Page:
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New drug candidate against the novel coronavirus

Much of the world is on hold until scientists find a vaccine for the novel coronavirus, which has, so far, claimed hundreds of thousands of lives. However, with current estimates suggesting that a vaccine is 12-18 months away, many people are placing increasing hope on an effective treatment for COVID-19. For this reason, people have been eagerly awaiting news on Gilead's experimental Ebola drug remdesivir, after former World Health Organization (WHO) Assistant Director-General Bruce Aylward described it as the only drug that the organization consider to have real efficacy. The scientists analyzed the coronavirus protease in detail to help them identify compounds that target a critical part of its structure. Beginning with a starting material that is available from commercial suppliers, they performed a series of synthesis steps to create two lead compounds named 11a and 11b. The scientists found that both compounds were good inhibitors of the enzyme, achieving 100% and 96% inhibition activity, respectively. According to the reported results, this is a highly promising compound. What is more, because there is no human equivalent to the enzyme that it targets, the drug is unlikely to cause serious side effects in people. The researchers say that preclinical research on the compound is continuing. They are also sharing their data with scientists around the world to help accelerate the development of the treatment.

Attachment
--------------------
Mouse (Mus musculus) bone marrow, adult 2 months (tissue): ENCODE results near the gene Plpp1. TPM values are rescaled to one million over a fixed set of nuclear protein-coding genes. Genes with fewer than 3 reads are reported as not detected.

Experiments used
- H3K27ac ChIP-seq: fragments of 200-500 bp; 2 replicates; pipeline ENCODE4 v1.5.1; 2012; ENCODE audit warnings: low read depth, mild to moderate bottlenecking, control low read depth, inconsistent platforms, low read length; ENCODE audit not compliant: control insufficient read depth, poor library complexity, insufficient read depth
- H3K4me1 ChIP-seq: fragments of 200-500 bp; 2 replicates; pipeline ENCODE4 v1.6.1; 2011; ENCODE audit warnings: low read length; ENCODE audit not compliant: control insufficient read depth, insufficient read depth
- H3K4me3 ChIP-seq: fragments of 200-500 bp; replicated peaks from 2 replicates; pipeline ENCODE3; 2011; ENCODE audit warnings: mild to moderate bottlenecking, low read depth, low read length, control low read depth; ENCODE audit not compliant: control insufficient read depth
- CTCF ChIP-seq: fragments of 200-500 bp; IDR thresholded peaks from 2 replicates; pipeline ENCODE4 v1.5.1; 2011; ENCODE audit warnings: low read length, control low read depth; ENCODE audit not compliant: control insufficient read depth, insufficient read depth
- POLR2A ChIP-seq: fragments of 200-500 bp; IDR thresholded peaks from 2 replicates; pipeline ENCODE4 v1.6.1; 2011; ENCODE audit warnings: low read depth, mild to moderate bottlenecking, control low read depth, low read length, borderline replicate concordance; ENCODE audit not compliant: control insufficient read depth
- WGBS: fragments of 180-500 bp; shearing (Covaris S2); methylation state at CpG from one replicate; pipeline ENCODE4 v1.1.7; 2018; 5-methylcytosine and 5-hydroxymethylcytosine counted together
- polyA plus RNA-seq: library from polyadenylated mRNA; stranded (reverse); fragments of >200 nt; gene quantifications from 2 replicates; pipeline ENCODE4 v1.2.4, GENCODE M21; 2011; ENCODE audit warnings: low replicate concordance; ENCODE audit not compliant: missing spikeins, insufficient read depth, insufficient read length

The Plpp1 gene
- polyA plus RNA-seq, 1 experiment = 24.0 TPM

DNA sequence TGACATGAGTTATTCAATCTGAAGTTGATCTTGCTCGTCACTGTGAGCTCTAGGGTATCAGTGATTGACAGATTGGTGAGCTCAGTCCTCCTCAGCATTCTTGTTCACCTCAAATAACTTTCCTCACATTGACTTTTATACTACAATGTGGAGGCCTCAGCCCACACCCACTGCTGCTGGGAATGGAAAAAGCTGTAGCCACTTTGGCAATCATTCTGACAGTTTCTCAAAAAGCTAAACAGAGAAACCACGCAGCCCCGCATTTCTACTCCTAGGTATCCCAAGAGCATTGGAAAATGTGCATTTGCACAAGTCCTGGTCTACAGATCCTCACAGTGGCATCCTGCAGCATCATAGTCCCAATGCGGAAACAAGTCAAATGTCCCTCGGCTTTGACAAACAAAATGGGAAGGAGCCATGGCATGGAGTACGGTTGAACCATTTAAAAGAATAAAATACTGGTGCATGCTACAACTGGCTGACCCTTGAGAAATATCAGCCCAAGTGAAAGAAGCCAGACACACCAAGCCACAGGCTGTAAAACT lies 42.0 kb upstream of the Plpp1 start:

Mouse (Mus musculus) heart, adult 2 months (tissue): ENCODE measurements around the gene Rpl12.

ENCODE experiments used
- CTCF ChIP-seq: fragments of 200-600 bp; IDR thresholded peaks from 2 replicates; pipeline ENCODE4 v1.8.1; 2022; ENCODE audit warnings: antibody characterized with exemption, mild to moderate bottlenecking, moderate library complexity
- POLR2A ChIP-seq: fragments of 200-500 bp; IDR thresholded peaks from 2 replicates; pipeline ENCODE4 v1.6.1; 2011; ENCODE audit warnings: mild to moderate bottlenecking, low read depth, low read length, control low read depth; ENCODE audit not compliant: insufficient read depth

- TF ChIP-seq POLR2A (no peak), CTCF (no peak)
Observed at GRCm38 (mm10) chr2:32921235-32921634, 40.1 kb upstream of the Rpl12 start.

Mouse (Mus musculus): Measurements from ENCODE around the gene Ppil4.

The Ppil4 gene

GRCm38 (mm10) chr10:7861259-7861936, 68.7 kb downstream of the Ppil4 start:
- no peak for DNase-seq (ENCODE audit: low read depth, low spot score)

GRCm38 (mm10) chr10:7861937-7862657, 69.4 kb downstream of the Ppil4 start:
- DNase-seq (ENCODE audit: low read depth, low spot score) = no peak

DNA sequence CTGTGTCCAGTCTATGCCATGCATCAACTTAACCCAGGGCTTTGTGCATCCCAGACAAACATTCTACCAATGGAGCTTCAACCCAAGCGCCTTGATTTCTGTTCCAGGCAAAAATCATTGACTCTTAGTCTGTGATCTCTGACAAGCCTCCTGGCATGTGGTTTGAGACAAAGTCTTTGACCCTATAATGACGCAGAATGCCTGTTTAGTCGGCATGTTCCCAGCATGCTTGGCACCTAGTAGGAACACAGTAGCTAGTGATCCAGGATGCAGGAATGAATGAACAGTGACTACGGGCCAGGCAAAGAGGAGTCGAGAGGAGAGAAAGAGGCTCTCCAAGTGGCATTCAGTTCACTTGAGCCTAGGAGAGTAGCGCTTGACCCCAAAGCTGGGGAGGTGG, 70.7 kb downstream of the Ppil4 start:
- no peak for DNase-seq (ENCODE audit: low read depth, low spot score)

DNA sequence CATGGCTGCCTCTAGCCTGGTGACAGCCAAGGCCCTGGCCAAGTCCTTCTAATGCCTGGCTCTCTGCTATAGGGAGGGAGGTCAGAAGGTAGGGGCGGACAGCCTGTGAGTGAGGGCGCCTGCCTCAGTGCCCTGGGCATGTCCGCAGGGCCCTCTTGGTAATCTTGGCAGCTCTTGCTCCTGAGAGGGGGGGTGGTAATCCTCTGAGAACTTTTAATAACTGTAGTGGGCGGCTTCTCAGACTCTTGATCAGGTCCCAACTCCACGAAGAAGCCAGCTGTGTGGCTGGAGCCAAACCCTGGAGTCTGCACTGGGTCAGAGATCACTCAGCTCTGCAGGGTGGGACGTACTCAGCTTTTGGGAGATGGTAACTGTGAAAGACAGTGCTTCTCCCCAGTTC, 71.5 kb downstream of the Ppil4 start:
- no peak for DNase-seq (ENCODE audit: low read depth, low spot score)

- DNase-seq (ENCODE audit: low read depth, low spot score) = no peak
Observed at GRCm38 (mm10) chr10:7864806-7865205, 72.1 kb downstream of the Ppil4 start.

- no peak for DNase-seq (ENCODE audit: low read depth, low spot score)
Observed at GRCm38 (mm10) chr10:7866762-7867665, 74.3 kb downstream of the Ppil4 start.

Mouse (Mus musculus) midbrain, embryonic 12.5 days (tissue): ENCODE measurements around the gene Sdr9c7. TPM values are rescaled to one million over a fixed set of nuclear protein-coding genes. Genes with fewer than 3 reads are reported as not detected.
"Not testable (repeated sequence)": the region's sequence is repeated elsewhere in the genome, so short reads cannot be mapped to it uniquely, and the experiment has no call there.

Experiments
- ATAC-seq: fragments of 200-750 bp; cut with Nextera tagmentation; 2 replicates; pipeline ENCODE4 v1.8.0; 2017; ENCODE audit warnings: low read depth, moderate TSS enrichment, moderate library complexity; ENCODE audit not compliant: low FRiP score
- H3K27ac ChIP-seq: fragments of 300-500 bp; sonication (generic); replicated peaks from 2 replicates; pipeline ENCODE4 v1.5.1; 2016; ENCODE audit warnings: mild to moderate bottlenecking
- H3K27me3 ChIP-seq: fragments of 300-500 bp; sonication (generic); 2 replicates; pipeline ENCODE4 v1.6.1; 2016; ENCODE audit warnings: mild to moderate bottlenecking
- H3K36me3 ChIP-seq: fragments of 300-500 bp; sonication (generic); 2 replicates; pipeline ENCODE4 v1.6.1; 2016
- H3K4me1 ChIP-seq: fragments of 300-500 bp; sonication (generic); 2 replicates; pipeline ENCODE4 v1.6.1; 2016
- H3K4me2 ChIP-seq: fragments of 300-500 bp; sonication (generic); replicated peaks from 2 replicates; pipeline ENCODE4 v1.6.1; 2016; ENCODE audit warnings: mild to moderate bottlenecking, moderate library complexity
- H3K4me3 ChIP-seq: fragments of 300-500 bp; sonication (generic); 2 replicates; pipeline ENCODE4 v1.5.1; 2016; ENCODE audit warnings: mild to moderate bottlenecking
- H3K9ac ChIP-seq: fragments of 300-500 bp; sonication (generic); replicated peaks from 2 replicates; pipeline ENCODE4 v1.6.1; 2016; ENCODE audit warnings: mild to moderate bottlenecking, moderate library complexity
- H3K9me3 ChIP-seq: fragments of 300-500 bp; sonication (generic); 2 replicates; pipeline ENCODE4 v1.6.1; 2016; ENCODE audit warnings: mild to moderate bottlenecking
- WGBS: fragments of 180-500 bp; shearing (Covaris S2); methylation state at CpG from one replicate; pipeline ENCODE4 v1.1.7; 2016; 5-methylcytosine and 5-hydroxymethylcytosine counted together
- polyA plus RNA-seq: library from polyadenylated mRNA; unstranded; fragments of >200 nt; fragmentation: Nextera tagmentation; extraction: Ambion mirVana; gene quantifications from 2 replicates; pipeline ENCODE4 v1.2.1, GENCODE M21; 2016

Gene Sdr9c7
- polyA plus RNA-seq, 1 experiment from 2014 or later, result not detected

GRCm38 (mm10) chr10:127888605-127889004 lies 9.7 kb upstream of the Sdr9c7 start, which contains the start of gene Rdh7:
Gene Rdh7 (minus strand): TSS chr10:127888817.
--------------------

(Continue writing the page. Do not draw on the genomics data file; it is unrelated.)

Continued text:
(credits: www.medicalnewstoday.com)

Is there a link between blood infections and colorectal cancer?

A recent study has concluded that anaerobic bacterial blood infections are associated with an increased risk of developing colorectal cancer. Anaerobic bacteria, unlike aerobic bacteria, do not require oxygen in order to function. They are a normal part of the human body, existing in various locations, including the gut. They usually do not cause infections, but when they do, it is most often in the area that the bacteria inhabit. The authors of the new study note that previous research had linked specific types of anaerobic bacteria with colorectal cancer. The researchers wanted to further explore this link through a large-scale study. The study authors found that anaerobic bacterial blood infections were associated with a significant increase in the risk of colorectal cancer. Only 0.5% of the control group, who had not had a bacterial infection, developed colorectal cancer, compared with 20.8% of those who had a C. septicum infection. Although the results are interesting, this research is awaiting presentation at a scientific conference. Therefore, details about the full methodology and results are not yet available.
(credits: www.medicalnewstoday.com)